Viewpoint: Medical schools need term limits to promote diversity

Academic medicine should follow the lead of the National Institutes of Health and implement term limits to open up leadership positions for women and minorities, write three female physician researchers in a commentary for The New England Journal of Medicine

The NIH announced in May it would implement a 12-year term limit in its research labs, where less than a quarter of senior investigators are currently women and/or minorities. 

Academic medicine faces a similar issue, the authors write in NEJM. Only 18 percent of U.S. medical school deans are female and only 12 percent are minorities. Of the clinical department chairs who have served more than 12 years, just 7.3 percent are women, and 9.5 percent are not white or Asian, according to the authors. The longest term was 43 years.  

"What results is a leadership model in which one person’s perspective holds disproportionate sway, sometimes for decades," the authors wrote.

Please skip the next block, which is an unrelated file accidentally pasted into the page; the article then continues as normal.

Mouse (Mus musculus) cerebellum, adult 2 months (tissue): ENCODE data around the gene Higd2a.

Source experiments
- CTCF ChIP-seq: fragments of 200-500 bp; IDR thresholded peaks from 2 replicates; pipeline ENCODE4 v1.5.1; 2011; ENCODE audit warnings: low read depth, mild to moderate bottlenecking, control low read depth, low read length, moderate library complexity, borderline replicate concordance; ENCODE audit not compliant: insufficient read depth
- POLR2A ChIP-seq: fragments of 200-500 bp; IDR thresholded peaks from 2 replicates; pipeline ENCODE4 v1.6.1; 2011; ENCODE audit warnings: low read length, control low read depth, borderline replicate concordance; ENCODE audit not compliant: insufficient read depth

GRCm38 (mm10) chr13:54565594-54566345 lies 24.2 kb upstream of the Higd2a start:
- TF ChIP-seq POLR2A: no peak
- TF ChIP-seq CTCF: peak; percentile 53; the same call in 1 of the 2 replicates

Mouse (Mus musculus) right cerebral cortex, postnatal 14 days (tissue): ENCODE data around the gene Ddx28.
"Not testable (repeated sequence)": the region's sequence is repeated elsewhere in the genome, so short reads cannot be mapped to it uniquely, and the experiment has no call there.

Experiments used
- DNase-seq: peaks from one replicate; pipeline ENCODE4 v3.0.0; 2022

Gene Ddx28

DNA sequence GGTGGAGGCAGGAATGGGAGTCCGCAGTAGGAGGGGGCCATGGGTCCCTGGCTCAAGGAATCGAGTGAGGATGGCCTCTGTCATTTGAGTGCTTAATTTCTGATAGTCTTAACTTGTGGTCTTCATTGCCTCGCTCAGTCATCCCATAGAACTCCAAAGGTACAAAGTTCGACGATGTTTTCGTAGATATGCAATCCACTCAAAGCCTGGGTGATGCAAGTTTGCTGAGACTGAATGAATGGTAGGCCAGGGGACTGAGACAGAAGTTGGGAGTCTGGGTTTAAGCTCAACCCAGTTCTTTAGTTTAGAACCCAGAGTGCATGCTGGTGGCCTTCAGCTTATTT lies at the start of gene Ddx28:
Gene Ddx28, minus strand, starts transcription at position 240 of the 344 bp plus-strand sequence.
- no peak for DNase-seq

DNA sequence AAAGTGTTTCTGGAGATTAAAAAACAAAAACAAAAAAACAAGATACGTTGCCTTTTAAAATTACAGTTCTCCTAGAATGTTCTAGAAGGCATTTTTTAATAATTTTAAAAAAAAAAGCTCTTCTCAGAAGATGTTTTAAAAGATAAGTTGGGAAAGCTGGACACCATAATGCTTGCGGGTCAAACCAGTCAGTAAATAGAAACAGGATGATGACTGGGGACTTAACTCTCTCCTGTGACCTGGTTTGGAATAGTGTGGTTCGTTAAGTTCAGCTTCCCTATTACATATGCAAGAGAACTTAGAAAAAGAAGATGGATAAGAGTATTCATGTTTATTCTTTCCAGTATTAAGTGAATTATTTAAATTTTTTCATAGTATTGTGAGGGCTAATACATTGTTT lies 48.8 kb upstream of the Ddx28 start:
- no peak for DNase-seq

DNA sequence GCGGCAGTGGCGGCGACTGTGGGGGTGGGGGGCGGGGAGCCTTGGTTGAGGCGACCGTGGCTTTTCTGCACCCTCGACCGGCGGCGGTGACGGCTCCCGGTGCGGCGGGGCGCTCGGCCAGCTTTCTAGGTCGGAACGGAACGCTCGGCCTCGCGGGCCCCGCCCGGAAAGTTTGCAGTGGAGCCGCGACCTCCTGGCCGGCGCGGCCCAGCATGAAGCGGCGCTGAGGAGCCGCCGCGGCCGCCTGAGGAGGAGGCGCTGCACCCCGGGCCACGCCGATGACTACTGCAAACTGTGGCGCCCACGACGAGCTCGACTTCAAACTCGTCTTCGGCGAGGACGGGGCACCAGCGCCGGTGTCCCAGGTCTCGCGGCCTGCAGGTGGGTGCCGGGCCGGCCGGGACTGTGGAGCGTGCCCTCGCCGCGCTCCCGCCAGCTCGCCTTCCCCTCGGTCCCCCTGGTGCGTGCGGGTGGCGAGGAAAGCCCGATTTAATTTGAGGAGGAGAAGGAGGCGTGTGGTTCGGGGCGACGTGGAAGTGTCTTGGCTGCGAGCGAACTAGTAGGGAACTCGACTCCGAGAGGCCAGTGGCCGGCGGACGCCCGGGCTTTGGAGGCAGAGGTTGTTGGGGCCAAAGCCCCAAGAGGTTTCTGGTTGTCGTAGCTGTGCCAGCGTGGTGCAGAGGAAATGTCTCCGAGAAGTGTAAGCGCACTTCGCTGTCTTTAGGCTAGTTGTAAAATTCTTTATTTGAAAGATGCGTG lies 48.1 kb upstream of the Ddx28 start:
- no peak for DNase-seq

While many factors may contribute to what the authors call a "leaky pipeline" of diverse leaders, part of the issue is that the positions are locked down for decades. The authors call for a term limit policy, similar to NIH's, to help promote greater diversity in academic medicine.  

"Without a major policy shift to accelerate the rate of diversification, academic medicine won’t reach gender parity for another 50 years, when even the youngest members of our profession — today’s medical students — will be well past retirement age," the researchers write. 

Read the full commentary here


More articles on physicians and integration issues:

UC Davis to design 1st gun violence prevention training for physicians
Wayne State sends termination notices to 110 physicians
CMS feedback on MIPS performance isn't helpful, medical groups say

Copyright © 2023 Becker's Healthcare. All Rights Reserved. Privacy Policy. Cookie Policy. Linking and Reprinting Policy.


Featured Whitepapers

Featured Webinars